Here we have one of the clearest baptism passages in the New Testament. Unfortunately, this text has been a major battleground among Christians over the last few hundred years or so. There have been numerous interpretations put forth regarding the proper meaning of this passage. Some have been good, others feasible, and still others have been quite a stretch. I think, at the end of the day, it is not that difficult of a passage to figure out.
|Top: John Piper Bottom: 1 Peter 3:21|
Certainly, interpretations of this passage fall along denominational lines. Consider Baptist pastor John Piper: "Now the problem with this is that Peter seems very aware that his words are open to dangerous misuse. This is why, as soon as they are out of his mouth, as it were, he qualifies them lest we take them the wrong way. In verse 21 he does say, "Baptism now saves you" - that sounds like the water has a saving effect in and of itself apart from faith. He knows that is what it sounds like and so he adds immediately, "Not the removal of dirt from the flesh, but an appeal to God for a good conscience - through the resurrection of Jesus Christ.""
And then later, "God saves you through the work of Christ. But you receive that salvation through calling on the name of the Lord, by trusting him. And it is God's will all over the world and in every culture - no matter how simple or how sophisticated - that this appeal to God be expressed in baptism."
Piper's article can be found here: Piper - Baptism
Hence, Pastor Piper is essentially arguing that Peter put the words in verse 21 regarding "removal of dirt" as a warning to not use his words to mean that baptism saves. As an aside, why would Peter write that at all if he thought they could be dangerously misconstrued to mean what they say? That makes a grand total of no sense whatsoever. And finally, Piper concludes that baptism is a symbolic appeal or pledge to God done by the believer as an expression of faith.
The most glaring problem with Piper's interpretation of this passage is that the passage simply does not say that. Peter is drawing a type and antitype parallel here. He references Noah and the ark. Moreover, Peter also is clear that Noah and his family were brought safely through the water. This is a type. The flood, in which Noah and his family were on the ark, were brought safely through the water. They were quite literally saved through the water in the physical realm.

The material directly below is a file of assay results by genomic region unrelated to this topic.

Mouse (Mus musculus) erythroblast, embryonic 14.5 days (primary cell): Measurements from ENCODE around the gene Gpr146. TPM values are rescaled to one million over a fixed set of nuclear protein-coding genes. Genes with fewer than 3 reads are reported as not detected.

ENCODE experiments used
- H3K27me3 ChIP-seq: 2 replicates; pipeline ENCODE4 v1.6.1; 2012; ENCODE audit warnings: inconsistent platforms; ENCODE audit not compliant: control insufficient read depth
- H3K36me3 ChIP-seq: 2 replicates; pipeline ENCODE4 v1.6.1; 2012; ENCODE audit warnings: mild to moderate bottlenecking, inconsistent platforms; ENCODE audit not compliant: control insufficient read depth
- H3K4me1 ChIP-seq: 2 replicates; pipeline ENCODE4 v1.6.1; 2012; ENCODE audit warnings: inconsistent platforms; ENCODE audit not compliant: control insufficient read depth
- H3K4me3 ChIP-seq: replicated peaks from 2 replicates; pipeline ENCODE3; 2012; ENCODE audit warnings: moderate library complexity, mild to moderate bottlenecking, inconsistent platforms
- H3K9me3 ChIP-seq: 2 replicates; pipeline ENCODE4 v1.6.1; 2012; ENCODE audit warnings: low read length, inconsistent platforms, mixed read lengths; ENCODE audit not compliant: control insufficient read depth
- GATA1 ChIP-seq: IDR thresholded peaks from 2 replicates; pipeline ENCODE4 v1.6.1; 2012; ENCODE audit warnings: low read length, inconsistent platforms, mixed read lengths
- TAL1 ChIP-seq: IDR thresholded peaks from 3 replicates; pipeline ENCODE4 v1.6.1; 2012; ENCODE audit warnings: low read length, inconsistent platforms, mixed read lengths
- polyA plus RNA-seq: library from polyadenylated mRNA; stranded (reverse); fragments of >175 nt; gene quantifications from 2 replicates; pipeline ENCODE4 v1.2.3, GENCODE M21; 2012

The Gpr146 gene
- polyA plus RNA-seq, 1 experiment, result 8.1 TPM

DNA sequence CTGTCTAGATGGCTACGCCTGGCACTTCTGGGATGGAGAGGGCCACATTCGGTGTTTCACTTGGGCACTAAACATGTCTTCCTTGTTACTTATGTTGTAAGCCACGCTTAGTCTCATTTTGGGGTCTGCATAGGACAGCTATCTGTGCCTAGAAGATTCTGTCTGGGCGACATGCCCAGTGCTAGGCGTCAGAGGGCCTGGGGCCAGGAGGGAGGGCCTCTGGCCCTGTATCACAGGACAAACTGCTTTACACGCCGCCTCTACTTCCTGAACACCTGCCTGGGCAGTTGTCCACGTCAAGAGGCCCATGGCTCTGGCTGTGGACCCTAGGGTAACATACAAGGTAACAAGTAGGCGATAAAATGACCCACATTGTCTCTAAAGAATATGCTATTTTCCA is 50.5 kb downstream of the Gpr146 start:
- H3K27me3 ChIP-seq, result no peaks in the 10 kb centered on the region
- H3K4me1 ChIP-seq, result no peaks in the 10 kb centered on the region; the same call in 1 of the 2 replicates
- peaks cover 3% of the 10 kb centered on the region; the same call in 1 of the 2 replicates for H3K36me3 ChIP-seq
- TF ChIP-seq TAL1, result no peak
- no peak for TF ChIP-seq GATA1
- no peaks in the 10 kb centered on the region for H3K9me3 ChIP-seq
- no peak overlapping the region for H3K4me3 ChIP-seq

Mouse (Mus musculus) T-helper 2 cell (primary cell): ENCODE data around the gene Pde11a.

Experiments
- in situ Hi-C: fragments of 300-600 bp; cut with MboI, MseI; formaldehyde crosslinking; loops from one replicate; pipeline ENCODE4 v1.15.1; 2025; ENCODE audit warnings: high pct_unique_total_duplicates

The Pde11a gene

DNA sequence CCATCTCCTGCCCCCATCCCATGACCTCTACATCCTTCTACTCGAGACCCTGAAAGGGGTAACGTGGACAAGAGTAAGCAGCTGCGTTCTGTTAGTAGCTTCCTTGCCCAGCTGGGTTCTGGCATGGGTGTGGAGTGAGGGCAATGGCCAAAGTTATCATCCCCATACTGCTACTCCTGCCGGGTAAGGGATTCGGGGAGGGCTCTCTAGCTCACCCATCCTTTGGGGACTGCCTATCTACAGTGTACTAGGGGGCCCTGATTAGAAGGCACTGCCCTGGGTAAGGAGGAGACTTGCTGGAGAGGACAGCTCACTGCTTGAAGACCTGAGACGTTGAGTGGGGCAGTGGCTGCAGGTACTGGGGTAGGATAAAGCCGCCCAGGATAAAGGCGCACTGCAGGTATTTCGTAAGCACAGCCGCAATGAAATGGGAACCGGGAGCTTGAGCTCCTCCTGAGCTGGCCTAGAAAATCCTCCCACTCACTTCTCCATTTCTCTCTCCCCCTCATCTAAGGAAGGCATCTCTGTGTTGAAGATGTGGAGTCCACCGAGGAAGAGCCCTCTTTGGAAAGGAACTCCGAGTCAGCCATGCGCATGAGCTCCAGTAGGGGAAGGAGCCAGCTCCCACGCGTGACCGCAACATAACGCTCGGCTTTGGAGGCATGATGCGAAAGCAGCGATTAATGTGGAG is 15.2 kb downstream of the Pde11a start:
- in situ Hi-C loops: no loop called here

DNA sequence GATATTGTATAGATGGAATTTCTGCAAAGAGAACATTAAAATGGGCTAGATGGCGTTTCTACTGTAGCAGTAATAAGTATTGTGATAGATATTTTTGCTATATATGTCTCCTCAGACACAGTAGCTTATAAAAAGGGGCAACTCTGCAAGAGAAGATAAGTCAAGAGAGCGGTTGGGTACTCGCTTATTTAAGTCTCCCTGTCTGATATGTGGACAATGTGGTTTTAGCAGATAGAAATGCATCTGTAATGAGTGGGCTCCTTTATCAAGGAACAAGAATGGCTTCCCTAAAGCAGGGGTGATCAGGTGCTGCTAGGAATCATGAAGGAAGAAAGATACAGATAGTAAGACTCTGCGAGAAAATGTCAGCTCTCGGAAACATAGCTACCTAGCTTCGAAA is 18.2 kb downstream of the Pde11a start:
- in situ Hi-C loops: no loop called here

The antitype, the greater reality which the flood pointed to is baptism. Just as Noah and his family were safely brought through the waters and saved, Peter says baptism, which corresponds to the flood, now also saves you.
And in this light, I agree with Pr. Piper when he says that Peter inserts language about removal of dirt as being important in that Peter does not want his words to be misused. However, the parallel that Peter is drawing actually speaks in the opposite direction as Pr. Piper would have us believe. Pr. Piper is essentially saying that Peter is saying that baptism now saves you, but not really saves you. It doesn't make you clean. In short, Piper is inserting somewhat of a contradiction into Peter's words in order to fit his preconceived theological leanings.
The more likely meaning, and really the plain meaning of this passage, is that Peter does not want his readers to believe that baptism is a strict one for one parallel with the flood. In other words, when Peter says that baptism now saves you and then continues with the removal of dirt language, he is telling us that baptism does not save us physically and temporally as God saved Noah and his family through the water. This water of baptism is a Word of God and is not a physical salvation from calamity. It is an eternal salvation. It is the greater antitype. Hence, Peter continues on: "...but as an appeal to God for a good conscience, through the resurrection of Jesus Christ, 22 who has gone into heaven and is at the right hand of God, with angels, authorities, and powers having been subjected to him." (1 Peter 3:21b-22)
In other words, whereas Noah was temporally delivered through the water, we are eternally delivered through the water. How? How can water do such things? Well, it can't. But God can. As Luther reminds us in his Small Catechism:
How can water do such great things?
It is not the water indeed that does them, but the word of God which is in and with the water, and faith, which trusts such word of God in the water. For without the word of God the water is simple water and no baptism. But with the word of God it is a baptism, that is, a gracious water of life and a washing of regeneration in the Holy Ghost, as St. Paul says, Titus, chapter three: By the washing of regeneration and renewing of the Holy Ghost,which He shed on us abundantly through Jesus Christ, our Savior, that, being justified by His grace, we should be made heirs according to the hope of eternal life. This is a faithful saying.
How then? Peter answers thus: Through the resurrection of Jesus Christ.
Baptism gives us Jesus. All the power and authority that Jesus has due to His crucifixion and resurrection is given to us in Baptism. (Matt 28:18-20)
Hence, Pr. Piper's answer, while creative and in attempt to be faithful to the biblical report, is untenable. Not only because Piper creates a contradiction in Peter, but also in that his preconceived theology simply will not allow the passage to speak clearly as it does. Where Pr. Piper thinks he is doing the church a service by exegeting Peter, he is in reality teaching people the opposite of what Peter has said, and that is never a good thing.
Baptism now saves you. Thanks be to God.